Runoff in steep channels is capable of transitioning into debris flows with hazardous implications for downstream communities and infrastructure, particularly in alpine landscapes with minimal vegetation and areas recently disturbed by wildfire. Here, we derive thresholds for the initiation of runoff-generated debris flows based on critical values of dimensionless discharge and Shields stress. These thresholds are derived by using a numerical model to estimate the hydrodynamic conditions coinciding with the timing of debris flow activity in a recently burned basin. A benefit of hydrodynamic thresholds is that they can be used to assess debris flow likelihood based on measurable hydrologic and geomorphic parameters and therefore provide more universal criteria for quantifying the runoff-to-debris flow transition in landscape evolution studies and hazard assessments. We then demonstrate how hydrodynamic thresholds can be used to estimate rainfall intensity-duration thresholds for runoff-generated debris flows without the need for historic debris flow observations.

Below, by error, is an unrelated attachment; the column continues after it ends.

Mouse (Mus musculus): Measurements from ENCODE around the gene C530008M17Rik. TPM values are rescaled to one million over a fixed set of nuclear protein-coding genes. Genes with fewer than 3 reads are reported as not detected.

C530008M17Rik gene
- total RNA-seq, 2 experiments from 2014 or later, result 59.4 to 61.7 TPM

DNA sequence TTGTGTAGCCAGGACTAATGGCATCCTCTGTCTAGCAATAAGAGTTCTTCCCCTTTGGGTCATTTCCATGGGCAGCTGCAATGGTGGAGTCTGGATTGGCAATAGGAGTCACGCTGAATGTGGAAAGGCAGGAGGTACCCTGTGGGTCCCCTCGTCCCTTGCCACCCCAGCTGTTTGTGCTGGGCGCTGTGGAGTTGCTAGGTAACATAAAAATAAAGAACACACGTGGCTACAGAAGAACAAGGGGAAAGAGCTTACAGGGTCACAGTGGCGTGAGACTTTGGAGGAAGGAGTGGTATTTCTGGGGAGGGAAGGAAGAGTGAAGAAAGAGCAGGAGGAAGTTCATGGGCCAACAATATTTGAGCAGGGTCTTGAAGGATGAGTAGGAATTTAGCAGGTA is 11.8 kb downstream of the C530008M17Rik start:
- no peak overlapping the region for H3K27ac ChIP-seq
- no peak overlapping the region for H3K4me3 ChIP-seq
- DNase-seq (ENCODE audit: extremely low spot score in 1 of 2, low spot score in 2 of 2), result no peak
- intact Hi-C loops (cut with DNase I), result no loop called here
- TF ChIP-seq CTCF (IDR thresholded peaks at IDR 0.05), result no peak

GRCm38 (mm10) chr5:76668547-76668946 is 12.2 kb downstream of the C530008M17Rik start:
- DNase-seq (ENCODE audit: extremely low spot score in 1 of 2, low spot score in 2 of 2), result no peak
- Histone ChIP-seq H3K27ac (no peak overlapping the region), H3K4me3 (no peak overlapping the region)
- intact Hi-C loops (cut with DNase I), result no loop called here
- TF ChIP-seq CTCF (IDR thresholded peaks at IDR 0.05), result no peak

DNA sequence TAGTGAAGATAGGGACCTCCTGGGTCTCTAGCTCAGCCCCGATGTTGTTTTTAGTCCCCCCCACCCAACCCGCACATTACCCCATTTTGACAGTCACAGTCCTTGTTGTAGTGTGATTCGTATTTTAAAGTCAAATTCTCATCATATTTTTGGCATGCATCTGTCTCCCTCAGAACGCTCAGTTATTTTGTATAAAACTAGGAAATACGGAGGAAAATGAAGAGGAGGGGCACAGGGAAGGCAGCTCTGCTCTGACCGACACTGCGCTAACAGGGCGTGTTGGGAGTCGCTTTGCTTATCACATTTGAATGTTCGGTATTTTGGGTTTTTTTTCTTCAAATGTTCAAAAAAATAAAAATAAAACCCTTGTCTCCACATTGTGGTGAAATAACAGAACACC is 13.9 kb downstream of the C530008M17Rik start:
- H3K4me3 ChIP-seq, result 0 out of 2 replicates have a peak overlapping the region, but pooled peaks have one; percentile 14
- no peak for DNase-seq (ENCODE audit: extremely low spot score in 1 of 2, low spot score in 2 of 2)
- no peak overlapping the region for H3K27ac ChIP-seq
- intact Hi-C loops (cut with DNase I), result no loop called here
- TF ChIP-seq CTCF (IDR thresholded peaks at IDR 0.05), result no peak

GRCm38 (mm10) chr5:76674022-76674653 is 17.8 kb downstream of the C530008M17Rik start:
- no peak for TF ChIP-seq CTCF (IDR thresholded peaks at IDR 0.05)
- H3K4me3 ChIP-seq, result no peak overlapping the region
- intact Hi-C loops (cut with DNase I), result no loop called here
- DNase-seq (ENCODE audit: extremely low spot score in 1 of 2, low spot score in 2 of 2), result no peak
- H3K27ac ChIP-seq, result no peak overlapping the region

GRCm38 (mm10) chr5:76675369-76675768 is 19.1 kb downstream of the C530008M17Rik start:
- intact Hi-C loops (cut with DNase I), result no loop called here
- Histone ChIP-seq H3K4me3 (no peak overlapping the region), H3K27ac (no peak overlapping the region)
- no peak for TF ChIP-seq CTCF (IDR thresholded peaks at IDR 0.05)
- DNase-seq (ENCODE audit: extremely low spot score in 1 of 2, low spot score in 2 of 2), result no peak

ASJC Scopus subject areas
- Earth and Planetary Sciences(all)